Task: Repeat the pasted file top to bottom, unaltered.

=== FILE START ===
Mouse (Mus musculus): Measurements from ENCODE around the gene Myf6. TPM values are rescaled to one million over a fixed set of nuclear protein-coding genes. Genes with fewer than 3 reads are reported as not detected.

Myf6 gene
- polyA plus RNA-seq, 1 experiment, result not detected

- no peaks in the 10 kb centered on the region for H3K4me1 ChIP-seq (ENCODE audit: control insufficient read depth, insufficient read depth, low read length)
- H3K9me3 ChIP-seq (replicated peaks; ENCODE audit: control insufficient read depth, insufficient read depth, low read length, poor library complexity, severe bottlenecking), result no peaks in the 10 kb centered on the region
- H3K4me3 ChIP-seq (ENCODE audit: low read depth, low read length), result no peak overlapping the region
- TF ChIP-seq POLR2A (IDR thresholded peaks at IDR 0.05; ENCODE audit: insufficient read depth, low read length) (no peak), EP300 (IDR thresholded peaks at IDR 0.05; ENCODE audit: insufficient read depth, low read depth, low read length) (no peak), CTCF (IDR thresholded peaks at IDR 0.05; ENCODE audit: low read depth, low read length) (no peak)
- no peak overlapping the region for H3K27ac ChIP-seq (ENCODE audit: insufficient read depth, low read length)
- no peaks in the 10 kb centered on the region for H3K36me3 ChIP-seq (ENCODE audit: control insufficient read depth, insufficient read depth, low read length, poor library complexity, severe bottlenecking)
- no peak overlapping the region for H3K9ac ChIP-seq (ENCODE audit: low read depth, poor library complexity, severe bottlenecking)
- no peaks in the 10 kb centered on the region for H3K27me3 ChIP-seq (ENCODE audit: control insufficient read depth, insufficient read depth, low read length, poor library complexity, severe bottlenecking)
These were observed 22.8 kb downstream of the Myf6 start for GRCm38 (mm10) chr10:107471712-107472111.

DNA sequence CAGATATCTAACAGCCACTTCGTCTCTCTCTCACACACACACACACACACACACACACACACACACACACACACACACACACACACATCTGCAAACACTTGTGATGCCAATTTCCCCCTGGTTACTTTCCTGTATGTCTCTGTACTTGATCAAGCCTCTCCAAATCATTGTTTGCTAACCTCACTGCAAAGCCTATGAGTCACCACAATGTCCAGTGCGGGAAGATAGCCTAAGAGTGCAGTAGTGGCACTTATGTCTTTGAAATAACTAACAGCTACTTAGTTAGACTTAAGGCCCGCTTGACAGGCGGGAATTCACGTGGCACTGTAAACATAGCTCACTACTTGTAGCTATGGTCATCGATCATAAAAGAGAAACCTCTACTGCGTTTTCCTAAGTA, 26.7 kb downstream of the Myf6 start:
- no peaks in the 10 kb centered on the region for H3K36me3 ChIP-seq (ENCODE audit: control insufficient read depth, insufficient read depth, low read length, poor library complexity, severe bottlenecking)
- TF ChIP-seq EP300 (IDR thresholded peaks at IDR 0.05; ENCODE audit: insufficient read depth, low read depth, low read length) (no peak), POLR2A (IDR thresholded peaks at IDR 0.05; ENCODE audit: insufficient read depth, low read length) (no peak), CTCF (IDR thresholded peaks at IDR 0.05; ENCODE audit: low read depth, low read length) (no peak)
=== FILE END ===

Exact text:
Mouse (Mus musculus): Measurements from ENCODE around the gene Myf6. TPM values are rescaled to one million over a fixed set of nuclear protein-coding genes. Genes with fewer than 3 reads are reported as not detected.

Myf6 gene
- polyA plus RNA-seq, 1 experiment, result not detected

- no peaks in the 10 kb centered on the region for H3K4me1 ChIP-seq (ENCODE audit: control insufficient read depth, insufficient read depth, low read length)
- H3K9me3 ChIP-seq (replicated peaks; ENCODE audit: control insufficient read depth, insufficient read depth, low read length, poor library complexity, severe bottlenecking), result no peaks in the 10 kb centered on the region
- H3K4me3 ChIP-seq (ENCODE audit: low read depth, low read length), result no peak overlapping the region
- TF ChIP-seq POLR2A (IDR thresholded peaks at IDR 0.05; ENCODE audit: insufficient read depth, low read length) (no peak), EP300 (IDR thresholded peaks at IDR 0.05; ENCODE audit: insufficient read depth, low read depth, low read length) (no peak), CTCF (IDR thresholded peaks at IDR 0.05; ENCODE audit: low read depth, low read length) (no peak)
- no peak overlapping the region for H3K27ac ChIP-seq (ENCODE audit: insufficient read depth, low read length)
- no peaks in the 10 kb centered on the region for H3K36me3 ChIP-seq (ENCODE audit: control insufficient read depth, insufficient read depth, low read length, poor library complexity, severe bottlenecking)
- no peak overlapping the region for H3K9ac ChIP-seq (ENCODE audit: low read depth, poor library complexity, severe bottlenecking)
- no peaks in the 10 kb centered on the region for H3K27me3 ChIP-seq (ENCODE audit: control insufficient read depth, insufficient read depth, low read length, poor library complexity, severe bottlenecking)
These were observed 22.8 kb downstream of the Myf6 start for GRCm38 (mm10) chr10:107471712-107472111.

DNA sequence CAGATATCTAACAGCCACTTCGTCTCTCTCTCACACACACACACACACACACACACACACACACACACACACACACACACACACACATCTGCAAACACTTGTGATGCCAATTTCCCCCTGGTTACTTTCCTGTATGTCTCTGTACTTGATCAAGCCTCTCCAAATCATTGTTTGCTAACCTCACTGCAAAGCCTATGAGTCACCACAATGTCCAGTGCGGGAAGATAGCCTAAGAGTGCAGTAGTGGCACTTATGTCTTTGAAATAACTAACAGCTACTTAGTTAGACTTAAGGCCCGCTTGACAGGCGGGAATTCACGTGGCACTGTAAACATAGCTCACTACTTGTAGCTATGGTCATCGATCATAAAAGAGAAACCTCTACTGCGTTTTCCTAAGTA, 26.7 kb downstream of the Myf6 start:
- no peaks in the 10 kb centered on the region for H3K36me3 ChIP-seq (ENCODE audit: control insufficient read depth, insufficient read depth, low read length, poor library complexity, severe bottlenecking)
- TF ChIP-seq EP300 (IDR thresholded peaks at IDR 0.05; ENCODE audit: insufficient read depth, low read depth, low read length) (no peak), POLR2A (IDR thresholded peaks at IDR 0.05; ENCODE audit: insufficient read depth, low read length) (no peak), CTCF (IDR thresholded peaks at IDR 0.05; ENCODE audit: low read depth, low read length) (no peak)